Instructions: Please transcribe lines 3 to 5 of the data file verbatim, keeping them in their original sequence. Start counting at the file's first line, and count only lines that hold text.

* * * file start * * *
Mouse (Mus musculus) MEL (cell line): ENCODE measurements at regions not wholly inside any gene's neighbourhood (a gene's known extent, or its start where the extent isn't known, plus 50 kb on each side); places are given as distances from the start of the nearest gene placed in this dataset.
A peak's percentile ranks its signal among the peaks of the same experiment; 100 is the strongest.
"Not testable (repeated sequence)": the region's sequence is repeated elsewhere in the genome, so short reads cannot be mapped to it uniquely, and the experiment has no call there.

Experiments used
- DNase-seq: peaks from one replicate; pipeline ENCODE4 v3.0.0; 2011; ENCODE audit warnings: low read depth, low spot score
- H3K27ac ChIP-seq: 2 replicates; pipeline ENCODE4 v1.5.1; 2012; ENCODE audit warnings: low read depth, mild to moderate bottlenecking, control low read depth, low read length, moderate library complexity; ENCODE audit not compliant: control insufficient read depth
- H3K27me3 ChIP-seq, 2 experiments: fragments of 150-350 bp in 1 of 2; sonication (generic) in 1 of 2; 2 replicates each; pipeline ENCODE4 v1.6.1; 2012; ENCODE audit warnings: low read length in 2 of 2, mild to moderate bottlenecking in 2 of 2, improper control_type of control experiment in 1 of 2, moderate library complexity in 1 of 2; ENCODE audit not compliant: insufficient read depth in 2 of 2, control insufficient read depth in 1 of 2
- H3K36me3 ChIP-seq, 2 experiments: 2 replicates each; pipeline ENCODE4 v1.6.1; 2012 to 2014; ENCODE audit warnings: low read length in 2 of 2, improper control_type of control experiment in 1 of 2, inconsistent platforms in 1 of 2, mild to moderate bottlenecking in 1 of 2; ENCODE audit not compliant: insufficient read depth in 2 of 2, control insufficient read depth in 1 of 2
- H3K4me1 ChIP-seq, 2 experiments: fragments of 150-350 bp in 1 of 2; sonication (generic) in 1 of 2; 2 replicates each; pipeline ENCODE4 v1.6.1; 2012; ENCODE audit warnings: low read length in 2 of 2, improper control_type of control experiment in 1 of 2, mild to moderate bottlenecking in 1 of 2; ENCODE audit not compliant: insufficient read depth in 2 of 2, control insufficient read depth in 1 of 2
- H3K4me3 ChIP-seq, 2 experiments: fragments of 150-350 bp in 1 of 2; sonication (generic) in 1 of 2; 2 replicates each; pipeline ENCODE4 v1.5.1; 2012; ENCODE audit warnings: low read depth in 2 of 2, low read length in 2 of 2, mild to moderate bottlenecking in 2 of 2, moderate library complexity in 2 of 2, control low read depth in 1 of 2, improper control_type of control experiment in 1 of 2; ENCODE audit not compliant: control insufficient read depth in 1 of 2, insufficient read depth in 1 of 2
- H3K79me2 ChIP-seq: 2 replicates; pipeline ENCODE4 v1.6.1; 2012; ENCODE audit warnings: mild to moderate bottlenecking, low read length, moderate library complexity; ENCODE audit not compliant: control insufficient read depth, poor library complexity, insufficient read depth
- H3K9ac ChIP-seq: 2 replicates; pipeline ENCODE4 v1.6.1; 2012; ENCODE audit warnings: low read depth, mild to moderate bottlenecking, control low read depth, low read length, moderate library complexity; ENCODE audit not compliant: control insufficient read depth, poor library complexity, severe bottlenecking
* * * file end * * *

"Not testable (repeated sequence)": the region's sequence is repeated elsewhere in the genome, so short reads cannot be mapped to it uniquely, and the experiment has no call there.

Experiments used
- DNase-seq: peaks from one replicate; pipeline ENCODE4 v3.0.0; 2011; ENCODE audit warnings: low read depth, low spot score